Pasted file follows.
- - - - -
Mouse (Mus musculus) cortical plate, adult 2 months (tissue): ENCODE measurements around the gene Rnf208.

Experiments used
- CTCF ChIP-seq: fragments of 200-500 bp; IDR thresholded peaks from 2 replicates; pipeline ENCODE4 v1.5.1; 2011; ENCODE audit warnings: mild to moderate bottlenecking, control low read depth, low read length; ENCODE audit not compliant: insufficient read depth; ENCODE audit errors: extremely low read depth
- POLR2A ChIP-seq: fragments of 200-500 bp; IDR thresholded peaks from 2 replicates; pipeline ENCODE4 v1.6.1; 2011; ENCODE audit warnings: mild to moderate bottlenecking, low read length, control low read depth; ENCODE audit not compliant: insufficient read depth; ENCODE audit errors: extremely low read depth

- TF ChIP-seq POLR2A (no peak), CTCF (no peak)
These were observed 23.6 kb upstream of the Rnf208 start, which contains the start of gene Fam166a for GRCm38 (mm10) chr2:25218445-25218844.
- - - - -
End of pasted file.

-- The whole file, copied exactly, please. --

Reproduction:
Mouse (Mus musculus) cortical plate, adult 2 months (tissue): ENCODE measurements around the gene Rnf208.

Experiments used
- CTCF ChIP-seq: fragments of 200-500 bp; IDR thresholded peaks from 2 replicates; pipeline ENCODE4 v1.5.1; 2011; ENCODE audit warnings: mild to moderate bottlenecking, control low read depth, low read length; ENCODE audit not compliant: insufficient read depth; ENCODE audit errors: extremely low read depth
- POLR2A ChIP-seq: fragments of 200-500 bp; IDR thresholded peaks from 2 replicates; pipeline ENCODE4 v1.6.1; 2011; ENCODE audit warnings: mild to moderate bottlenecking, low read length, control low read depth; ENCODE audit not compliant: insufficient read depth; ENCODE audit errors: extremely low read depth

- TF ChIP-seq POLR2A (no peak), CTCF (no peak)
These were observed 23.6 kb upstream of the Rnf208 start, which contains the start of gene Fam166a for GRCm38 (mm10) chr2:25218445-25218844.